What is Google Analytics

google analyticsDefinition:


Google Analytics
is a web measurement tool that collects the interactions that happen within a website or app and that allows access to the analytical data of the pages through an interface or its API.

Origin of Google Analytics

Google Analytics is a web analytics service with free and paid versions offered by Google that tracks and reports on the traffic of a website. Following the acquisition of Urchin, Google launched the service in November 2005, with Google Analytics currently being the most widely used web analytics service on the Internet.

Versions of Google analytics

Apart from the free one, Google Analytics is also offered in two additional versions: a subscription called Google Analytics 360 Suite targeted environments with large volumes of visits and by mobile applications, an SDK that allows the collection of iOS and Android usage data.

Integrated with AdWords, users can review online campaigns by tracking landing page quality and conversions (goals). Goals can include sales, lead generation, viewing a specific page, or downloading a particular file.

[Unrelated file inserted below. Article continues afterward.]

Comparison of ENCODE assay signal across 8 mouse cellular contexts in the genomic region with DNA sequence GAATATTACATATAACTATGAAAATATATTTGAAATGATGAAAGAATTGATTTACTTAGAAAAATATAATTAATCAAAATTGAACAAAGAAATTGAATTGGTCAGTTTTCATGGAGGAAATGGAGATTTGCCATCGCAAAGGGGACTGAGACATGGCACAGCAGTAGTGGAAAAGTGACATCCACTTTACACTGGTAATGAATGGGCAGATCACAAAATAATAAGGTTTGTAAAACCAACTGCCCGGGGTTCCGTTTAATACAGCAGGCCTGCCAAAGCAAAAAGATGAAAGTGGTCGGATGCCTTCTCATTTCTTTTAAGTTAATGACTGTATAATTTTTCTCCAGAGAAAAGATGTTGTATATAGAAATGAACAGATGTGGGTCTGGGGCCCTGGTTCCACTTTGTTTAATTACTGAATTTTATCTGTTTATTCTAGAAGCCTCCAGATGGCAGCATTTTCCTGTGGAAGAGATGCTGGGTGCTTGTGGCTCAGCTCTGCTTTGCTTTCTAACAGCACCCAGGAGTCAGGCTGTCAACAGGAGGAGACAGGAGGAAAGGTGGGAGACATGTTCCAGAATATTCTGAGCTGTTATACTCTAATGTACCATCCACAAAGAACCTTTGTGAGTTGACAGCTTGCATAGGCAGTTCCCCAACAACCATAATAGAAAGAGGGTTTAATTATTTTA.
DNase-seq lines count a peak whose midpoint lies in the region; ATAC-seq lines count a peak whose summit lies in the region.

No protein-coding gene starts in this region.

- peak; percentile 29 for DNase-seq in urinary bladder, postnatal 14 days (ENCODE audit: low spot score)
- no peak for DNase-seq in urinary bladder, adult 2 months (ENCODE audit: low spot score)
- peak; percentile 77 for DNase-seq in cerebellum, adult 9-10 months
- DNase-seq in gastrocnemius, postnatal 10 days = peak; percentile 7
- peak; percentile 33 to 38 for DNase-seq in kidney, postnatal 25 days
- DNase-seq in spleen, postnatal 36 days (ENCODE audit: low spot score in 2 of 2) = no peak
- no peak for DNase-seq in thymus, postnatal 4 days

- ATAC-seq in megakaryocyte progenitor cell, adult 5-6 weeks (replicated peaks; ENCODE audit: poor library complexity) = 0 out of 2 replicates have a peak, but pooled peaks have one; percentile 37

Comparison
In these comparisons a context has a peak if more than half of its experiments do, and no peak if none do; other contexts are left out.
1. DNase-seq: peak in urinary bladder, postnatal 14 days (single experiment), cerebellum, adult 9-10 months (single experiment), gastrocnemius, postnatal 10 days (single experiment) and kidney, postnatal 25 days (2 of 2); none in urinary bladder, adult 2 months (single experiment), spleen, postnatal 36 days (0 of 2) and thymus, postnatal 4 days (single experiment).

How Google Analytics works

The focus of Google Analytics is to show the casual user the data in a high-level dashboard and other data deeper into a set of reports. Analytics analytics can identify underperforming pages with techniques such as funnel visualization, where visitors came from, how long they stayed, and their geographic position. It also offers more advanced features, including custom user segmentation.

Ecommerce reports can track sales activity and performance, and show a site’s transactions, revenue, and many other commerce-related metrics.

A user can have 100 site profiles. Each profile generally corresponds to a website. It is limited to sites that have traffic of less than 5 million page views per month (approximately 2 page views per second), unless the site is linked to an AdWords campaign. Google Analytics includes Google Website Optimizer, renamed Google Analytics Content Experiments.

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